I always enjoyed the "Krugman Watch" - Usually found 1-2 substantive factual errors in ever one of his columns. Shortly thereafter the debut of the "Krugman Watch" the NYT took the his column and others to the NYT select readers where you had to pay to read the NYT. I especially loved his argument that the econmic growth of France's socialist policies were better and/or comparable to the US by citing the economic growth of all of europe, with out mentioning the lack of economic growth in France.
7.14.2008 5:55pm
Doc W (mail):
I'll say it again: government interference in markets causes problems that are blamed on markets and become excuses for more government intervention, causing more problems, etc. The end of the line in that process is socialism, which doesn't work. Stop the train and get off. It's that simple.
7.14.2008 6:18pm
A. Zarkov (mail):
Krugman seems misinformed about F &F in that he asserts they were simply taken down by the mortgage debacle. According to Market Ticker F &F was throughly remiss in the loans it purchased.

In truth hundreds of billions of dollars worth of mortgages were sold into Fannie and Freddie using automated underwriting systems from firms like Countrywide, many of them refinances, that literally verified almost nothing more than the applicant's credit score!
If that's true then F &F bought loans that were "piggy backed" meaning the borrower took out a second to pay for the down payment and various closing costs and fees making these loans extremely risky. But perhaps even more egregious Market Ticker says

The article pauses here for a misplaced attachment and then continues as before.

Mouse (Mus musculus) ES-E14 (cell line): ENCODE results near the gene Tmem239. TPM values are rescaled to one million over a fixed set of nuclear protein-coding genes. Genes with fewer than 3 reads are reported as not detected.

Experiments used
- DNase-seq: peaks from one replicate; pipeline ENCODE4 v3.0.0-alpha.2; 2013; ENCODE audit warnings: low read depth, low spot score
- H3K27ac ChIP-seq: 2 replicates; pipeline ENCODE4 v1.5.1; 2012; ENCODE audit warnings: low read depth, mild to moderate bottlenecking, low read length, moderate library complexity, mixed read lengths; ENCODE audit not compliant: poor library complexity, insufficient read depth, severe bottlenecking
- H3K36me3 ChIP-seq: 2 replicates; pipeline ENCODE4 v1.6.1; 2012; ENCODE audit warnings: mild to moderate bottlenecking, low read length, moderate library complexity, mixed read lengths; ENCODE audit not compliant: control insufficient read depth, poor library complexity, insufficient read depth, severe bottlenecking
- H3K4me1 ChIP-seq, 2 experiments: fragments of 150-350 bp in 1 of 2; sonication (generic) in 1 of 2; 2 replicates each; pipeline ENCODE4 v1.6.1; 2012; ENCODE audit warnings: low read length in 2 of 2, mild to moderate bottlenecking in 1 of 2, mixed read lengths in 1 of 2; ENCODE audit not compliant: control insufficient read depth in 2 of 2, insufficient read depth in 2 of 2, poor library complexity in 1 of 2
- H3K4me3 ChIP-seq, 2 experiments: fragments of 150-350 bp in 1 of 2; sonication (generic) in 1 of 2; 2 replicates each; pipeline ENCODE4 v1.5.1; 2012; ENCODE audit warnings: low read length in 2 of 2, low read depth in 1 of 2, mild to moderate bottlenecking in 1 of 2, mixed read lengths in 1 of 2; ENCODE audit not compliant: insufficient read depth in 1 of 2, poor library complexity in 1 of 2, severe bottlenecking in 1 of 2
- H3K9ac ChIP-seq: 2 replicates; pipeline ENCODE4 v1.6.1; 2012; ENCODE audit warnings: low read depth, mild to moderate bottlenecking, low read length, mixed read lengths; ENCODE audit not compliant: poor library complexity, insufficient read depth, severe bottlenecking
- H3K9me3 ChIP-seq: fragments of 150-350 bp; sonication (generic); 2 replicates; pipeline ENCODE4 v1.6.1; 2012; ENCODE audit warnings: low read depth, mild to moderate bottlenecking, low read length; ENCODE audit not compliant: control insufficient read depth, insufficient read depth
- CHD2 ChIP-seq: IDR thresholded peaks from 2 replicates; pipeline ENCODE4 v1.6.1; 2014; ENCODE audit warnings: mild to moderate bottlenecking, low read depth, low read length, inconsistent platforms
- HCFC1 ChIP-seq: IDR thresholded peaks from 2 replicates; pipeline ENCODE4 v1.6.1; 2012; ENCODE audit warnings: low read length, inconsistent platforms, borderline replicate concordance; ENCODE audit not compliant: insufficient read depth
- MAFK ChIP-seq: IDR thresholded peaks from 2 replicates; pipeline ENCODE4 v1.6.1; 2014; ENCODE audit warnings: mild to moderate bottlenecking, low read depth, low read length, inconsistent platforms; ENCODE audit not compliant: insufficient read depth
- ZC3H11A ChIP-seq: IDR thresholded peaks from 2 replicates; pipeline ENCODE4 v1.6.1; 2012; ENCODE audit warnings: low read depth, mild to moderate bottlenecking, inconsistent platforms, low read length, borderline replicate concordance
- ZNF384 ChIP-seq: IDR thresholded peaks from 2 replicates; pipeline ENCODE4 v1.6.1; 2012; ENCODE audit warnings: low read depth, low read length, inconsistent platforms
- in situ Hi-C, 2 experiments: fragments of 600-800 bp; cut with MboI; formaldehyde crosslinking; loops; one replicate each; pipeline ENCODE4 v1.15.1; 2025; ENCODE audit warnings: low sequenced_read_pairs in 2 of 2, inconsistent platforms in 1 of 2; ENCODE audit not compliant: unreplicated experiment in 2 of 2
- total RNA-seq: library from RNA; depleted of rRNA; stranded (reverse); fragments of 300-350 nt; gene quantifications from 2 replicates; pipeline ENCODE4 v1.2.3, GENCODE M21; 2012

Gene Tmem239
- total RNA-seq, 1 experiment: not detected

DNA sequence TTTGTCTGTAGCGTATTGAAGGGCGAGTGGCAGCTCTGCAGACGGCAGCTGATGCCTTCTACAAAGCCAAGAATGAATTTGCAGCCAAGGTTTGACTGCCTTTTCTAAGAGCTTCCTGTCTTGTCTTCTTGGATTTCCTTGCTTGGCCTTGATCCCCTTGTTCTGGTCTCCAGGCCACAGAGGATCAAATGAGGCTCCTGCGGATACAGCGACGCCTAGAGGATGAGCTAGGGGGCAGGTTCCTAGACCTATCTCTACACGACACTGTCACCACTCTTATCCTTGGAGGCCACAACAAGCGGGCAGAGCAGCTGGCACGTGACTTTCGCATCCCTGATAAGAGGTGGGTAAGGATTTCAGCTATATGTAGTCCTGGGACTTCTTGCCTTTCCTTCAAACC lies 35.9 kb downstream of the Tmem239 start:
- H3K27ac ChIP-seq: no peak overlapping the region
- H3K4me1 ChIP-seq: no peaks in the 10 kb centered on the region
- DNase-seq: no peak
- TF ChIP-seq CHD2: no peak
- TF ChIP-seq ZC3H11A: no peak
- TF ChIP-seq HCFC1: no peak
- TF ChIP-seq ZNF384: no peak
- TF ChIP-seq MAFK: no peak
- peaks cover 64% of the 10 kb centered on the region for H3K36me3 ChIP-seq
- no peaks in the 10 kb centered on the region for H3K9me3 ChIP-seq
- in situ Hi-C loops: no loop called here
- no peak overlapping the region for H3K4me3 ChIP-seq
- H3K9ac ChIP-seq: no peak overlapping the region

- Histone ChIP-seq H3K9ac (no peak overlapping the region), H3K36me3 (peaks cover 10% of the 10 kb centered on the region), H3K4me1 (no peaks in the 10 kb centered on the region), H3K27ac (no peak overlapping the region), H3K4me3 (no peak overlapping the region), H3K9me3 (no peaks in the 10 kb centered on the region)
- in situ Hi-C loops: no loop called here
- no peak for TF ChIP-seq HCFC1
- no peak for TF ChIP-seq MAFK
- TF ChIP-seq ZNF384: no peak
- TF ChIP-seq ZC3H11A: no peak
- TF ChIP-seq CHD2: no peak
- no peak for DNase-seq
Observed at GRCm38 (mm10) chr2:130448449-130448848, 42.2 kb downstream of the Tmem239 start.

Even worse, Fannie and Freddie, who guarantee their own bond issues, started buying their own paper. That is, they are writing insurance on a hurricane when they are both the writer of the insurance and the loss payee. This looks brilliant in that the "expense" of providing that insurance effectively disappears, thereby making the entirety of the spread they get from their source-of-funds to their paper issue theirs to keep, but that's the wrong way to look at it.
Now perhaps Market Ticker is a crackpot, but if he's right Krugman is seriously misrepresenting what went wrong.
7.14.2008 7:59pm
Mark Buehner (mail):

They are the only private companies, apparently, that the Federal Govt. has guaranteed against market failure

News to the airline industry.

The only thing interesting about Krugman is how he manages to continue his masquerade as an economist who reports on politics when he is the opposite.
7.14.2008 8:20pm
Toby is absolutely spot on! Their executive teams must 'bleed', otherwise no lesson is learned. Never get in the way of an entity learning from history, otherwise the "lesson" repeats and repeats and repeats and repea..........
7.14.2008 9:15pm
DougS (mail):